Cast your minds back, if you will, to 2005, when Christopher Nolan’s Batman Begins was released.  It was obviously awaited with keen anticipation – it’s a Batman film for Chrissake, the most compelling and realistic of all the major superheroes – but Nolan was mainly known amongst cinephiles for his excellent American debut Memento and his slightly less excellent, but still very good, Hollywood film Insomnia. Therefore, the billing ‘A Christopher Nolan film’ seemed more studio politics than a genuine statement of auteur intent.

How times change, and how quickly. Now, a mere five years later, Nolan has made a further three films – no Kubrickian 12 year hiatuses here – including the film that put him at the top of the Hollywood tree, the deliciously dark and operatic The Dark Knight. It’s fair to say that his latest, Inception, has been awaited with all the eagerness of a scrumpy drinker waiting for the apple harvest, and now, finally, it’s here. So has Nolan disappeared up himself and broken his run of excellent, thought-provoking and genre-defying films?

The short answer is no. Future viewings will tell exactly how good Inception is – it’s certainly not flawless, and though it’s probably a better film than The Dark Knight, it lacks a single performance of the deranged charisma and magnetism of Heath Ledger’s Joker. What it does, without a shadow of a doubt, is to confirm Nolan’s status as probably the leading filmmaker of his generation, someone as comfortable making visual allusions to Bacon and Escher as he is with co-ordinating epic,race-against-time set-pieces which play like the next generation of Bourne, Bond and the Matrix.

To reveal too much of the plot would be unfair. The bare bones are these. Cobb (Leonardo diCaprio) is an ‘extractor’, someone working illegally to enter people’s minds and obtaining information from them. When an extraction involving businessman Saito (Ken Watanabe) goes wrong, he finds himself compelled to perform an act of industrial espionage involving Murdoch-esque businessman Fischer’s (Pete Postlethwaite) son Robert (Cillian Murphy), known as ‘inception’, and so called because the process involves planting an idea rather than removing one. Assembling a team including ‘architect’ Ariadne (Ellen Page), men-of-action Arthur and Eames (Joseph Gordon-Levitt and Tom Hardy) and chemist Yusuf (Dileep Rao), Cobb prepares for an insanely difficult and complex task, not least because he is haunted by visions of his dead wife Mal (Marion Cotillard), whose death may in some way be linked to his latest task.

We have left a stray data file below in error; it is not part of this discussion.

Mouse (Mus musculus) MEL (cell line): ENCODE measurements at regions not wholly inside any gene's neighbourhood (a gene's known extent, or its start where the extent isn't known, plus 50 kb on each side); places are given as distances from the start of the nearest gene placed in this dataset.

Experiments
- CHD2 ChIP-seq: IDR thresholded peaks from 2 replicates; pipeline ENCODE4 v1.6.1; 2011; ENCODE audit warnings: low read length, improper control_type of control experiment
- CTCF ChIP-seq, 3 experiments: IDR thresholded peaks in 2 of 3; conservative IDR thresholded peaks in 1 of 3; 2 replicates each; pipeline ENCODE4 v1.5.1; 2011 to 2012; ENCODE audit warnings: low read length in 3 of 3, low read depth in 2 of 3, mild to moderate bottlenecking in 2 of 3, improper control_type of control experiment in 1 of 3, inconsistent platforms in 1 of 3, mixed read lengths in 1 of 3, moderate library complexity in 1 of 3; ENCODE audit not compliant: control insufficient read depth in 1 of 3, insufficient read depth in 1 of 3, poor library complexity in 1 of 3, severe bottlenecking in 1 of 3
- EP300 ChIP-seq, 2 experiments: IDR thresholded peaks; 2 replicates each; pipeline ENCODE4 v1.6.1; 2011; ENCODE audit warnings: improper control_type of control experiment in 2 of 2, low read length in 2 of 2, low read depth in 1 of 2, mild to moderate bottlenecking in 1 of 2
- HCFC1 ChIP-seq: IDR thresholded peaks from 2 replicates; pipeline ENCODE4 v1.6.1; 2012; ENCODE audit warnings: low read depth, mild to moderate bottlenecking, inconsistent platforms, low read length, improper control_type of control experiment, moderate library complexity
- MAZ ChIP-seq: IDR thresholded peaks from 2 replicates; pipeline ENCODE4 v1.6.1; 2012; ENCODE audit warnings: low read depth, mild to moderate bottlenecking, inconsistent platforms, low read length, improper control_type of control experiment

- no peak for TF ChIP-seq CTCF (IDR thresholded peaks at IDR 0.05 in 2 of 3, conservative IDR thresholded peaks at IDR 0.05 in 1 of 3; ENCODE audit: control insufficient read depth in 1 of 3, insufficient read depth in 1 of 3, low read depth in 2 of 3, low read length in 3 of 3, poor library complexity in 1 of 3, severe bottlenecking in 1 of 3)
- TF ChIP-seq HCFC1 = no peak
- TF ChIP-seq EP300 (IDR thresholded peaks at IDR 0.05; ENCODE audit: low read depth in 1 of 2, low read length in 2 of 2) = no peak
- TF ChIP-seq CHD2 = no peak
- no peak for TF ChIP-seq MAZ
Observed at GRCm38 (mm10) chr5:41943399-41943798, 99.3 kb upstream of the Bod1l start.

Such a synopsis doesn’t even begin to scratch the surface of what Nolan has come up with. Writing his script solo rather than with his brother Jonathan, it contains all his hallmarks – warped chronology, some welcome touches of throwaway wit, portentous lines of dialogue repeated at significant points in the action (this time, it’s the line about ideas being the most resilient parasite) and genuinely compelling characterisation. He’s helped, of course, by a fantastic cast, with stand-outs including Hardy (apparently doing an audition for Bond should Daniel Craig tire of the role), the extremely suave Murphy and Watanabe and, of course, DiCaprio, whose presence in a film these days is all but a guarantee of quality. Technical credits – including predictably superb photography by Nolan regular Wally Pfister and an epic, booming score by Hans Zimmer – are all top-notch.

It’s fascinating to compare this to the not dissimilar Shutter Island, but while that (excellent) film presented fantasy and dreams as threatening portents of psychosis, the unreal world created here works on all bets being off, with the grand finale revolving (entirely comprehensibly) around layers of dreams within dreams, to dizzying but thrilling effect. There are moments where the entire edifice teeters on the edge of absolute ridiculousness, such as the way in which characters are revived from their sleep by the (surely Cotillard-referencing?) use of Piaf’s Je Ne Regrette Rien, but Nolan’s directorial touch is sufficiently sure to avoid the bathetic overkill that a lesser filmmaker would almost certainly have succumbed to.

I’m not at all sure that this will be the mega-hit many are expecting it to be. It’s unashamedly cerebral in both its execution and its themes, and although the action scenes are breathtaking and hugely accomplished, this is less a big summer blockbuster than a deeply personal meditation on dreams, death and the illusory power of the mind. That said, this is still spectacularly accomplished cinema, and a film that will lend itself to repeated viewings and much discussion. For starters – what, exactly, is the inference of the last shot?


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